Debtors' Counsel Take Heed: Chapter 7 Debtors Must Schedule a Good Faith Estimate of the Value of Their Anticipated Income Tax Refund
In re Trudell, Bankr. W.D. Mich., Feb. 19, 2010 (Case No. 09-00340. Hon. Jeffrey R. Hughes).
Attorneys for bankruptcy debtors have a duty under the Bankruptcy Code to ensure that the information in the debtors' schedules is accurate. A recent decision from the Bankruptcy Court for the Western District of Michigan cautions debtors' attorneys that this duty extends to the disclosure of anticipated income tax refunds.
When the chapter 7 debtors filed their schedules, they indicated that they did not expect to receive an income tax refund. Several weeks later, the debtors filed their tax return, which showed that they were entitled to a $5,000 refund. The debtors subsequently amended their schedules to disclose the refund and to fully exempt it. Thereafter, the debtors spent their refund.
The trustee objected to the claimed exemption. Among other things, the trustee argued that the debtors amended their schedules in bad faith. The court disagreed and found that the debtors' omission was not intentional or reckless because they had not filed their return at the time of the bankruptcy filing and because they disclosed the refund once their return was filed.
Although the court found that the debtors' omission was not intentional or reckless, the court closely examined the role of the debtors' attorney, who had prepared the schedules. The court scheduled a separate hearing to determine whether to impose sanctions against the debtors' attorney for failing to estimate the amount of the tax refund in the schedules. The court concluded that "if a good faith estimate can be made, then counsel must insist upon debtor including that estimate in his schedules in order to comply with the certification now required of counsel." (Opinion at 9, emphasis added.)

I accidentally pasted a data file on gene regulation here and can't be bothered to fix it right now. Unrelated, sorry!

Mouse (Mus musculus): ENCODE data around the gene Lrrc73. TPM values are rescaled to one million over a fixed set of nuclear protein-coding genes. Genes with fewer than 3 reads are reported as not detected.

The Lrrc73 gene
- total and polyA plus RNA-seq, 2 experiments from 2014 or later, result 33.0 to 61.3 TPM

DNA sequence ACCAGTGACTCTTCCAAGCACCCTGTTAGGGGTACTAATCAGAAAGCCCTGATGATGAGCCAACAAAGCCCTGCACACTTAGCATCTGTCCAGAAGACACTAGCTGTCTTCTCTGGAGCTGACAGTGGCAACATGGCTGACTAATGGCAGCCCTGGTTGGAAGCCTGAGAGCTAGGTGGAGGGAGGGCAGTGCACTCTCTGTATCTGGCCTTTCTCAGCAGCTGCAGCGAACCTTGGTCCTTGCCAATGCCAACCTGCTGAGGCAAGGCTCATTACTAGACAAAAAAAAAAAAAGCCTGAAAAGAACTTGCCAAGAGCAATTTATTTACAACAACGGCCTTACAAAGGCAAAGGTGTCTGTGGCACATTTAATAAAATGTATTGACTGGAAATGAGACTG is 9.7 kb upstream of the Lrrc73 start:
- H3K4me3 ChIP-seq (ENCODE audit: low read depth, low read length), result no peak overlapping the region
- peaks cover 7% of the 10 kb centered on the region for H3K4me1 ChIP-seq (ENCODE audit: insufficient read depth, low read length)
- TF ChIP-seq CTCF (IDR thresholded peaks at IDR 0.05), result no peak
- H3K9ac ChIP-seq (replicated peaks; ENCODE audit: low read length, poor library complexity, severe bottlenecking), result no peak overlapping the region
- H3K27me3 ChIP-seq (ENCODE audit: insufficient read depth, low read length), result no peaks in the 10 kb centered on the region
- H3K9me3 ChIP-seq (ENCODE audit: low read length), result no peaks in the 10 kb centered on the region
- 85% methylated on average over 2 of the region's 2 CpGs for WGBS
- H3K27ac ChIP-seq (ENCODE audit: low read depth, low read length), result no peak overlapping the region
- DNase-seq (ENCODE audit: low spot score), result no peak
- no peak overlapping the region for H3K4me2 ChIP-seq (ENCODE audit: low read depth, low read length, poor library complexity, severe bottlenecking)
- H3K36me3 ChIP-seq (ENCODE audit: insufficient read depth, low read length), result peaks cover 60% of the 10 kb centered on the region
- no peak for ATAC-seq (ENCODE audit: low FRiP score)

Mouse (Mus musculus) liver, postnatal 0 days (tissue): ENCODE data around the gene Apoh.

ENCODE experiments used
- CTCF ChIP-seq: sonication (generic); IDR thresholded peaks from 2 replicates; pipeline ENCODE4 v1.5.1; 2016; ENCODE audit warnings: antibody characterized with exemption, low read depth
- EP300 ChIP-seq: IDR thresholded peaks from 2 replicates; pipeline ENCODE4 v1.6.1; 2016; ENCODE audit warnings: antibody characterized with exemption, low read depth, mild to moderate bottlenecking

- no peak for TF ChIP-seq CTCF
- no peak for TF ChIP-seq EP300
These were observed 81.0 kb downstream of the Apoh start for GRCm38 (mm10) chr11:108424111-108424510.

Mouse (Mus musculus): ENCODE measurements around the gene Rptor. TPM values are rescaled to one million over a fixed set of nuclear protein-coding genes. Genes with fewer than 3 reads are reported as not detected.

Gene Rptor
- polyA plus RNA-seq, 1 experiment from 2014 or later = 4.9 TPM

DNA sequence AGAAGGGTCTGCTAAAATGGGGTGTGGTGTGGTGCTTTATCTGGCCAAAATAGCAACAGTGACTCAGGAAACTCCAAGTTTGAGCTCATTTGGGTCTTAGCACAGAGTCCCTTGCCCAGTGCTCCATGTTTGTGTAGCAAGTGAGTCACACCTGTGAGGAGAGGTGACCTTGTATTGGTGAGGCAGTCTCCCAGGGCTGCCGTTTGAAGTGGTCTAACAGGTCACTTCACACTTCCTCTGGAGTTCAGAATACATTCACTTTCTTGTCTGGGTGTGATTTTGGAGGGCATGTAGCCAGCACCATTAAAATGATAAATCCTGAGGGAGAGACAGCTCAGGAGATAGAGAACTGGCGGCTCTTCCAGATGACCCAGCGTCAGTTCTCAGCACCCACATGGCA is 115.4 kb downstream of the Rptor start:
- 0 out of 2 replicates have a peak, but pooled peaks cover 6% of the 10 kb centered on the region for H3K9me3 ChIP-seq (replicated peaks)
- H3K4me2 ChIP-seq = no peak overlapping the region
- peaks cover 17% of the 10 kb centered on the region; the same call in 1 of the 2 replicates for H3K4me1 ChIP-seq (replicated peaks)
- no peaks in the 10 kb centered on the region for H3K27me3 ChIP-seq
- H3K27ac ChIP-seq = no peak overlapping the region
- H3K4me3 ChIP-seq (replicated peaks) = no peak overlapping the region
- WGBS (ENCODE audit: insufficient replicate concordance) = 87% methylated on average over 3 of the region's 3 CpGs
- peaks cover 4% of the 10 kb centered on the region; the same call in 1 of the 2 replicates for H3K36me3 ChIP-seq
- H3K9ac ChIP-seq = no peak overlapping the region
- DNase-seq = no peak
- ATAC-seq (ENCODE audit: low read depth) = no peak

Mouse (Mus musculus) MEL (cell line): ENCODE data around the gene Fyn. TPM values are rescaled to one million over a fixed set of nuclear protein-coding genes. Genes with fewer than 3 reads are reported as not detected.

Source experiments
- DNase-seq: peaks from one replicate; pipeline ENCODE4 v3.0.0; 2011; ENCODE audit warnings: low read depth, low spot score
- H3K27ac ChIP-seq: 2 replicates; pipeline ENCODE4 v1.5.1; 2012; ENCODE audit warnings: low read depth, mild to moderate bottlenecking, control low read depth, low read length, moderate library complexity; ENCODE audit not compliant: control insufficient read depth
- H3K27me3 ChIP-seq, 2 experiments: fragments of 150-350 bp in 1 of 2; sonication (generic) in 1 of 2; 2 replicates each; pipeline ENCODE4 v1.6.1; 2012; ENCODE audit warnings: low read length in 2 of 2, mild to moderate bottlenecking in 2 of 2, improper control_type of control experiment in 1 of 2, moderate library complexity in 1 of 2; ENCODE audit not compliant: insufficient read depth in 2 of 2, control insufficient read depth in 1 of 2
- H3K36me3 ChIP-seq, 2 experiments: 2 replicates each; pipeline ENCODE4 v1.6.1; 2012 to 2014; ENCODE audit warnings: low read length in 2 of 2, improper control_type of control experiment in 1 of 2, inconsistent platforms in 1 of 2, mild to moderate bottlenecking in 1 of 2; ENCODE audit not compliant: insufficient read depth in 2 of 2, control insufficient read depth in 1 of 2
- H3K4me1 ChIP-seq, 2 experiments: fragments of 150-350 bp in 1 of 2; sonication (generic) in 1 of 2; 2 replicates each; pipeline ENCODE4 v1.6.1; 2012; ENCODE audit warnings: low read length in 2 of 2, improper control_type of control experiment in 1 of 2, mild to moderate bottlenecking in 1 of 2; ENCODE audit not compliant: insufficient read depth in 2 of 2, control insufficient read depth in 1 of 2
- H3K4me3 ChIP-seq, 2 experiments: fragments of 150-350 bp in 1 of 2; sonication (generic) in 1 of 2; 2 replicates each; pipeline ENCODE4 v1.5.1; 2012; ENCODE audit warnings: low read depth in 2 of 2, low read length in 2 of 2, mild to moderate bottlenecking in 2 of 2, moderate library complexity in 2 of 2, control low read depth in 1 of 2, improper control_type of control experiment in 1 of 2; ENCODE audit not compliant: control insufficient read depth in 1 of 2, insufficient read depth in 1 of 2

The court concluded that the trustee's objection had been rendered moot by the expenditure of the refund. The court noted that the trustee should focus on whether the debtors can be held liable for the expenditure under Section 542 and whether the trustee could avoid and recover the transfer under Sections 549 and 550. Those issues were not decided in the court's opinion.
This case serves as a reminder for debtors' attorneys to ensure that schedules include a good faith estimate of the debtors' anticipated tax refund, even if the debtors have not yet filed their tax return.
Laura's practice focuses on bankruptcy, municipal law, collections, and trial-level and appeals litigation. In the bankruptcy arena, she represents primarily Chapter 7 trustees. Laura has handled a wide range of trial and appellate matters for individual and business clients and has appeared before the U.S. Sixth Circuit Court of Appeals, the Michigan Court of Appeals, and the United States Bankruptcy Court for the Western District of Michigan, as well as Michigan circuit and district courts across the state.View All Posts by Author ›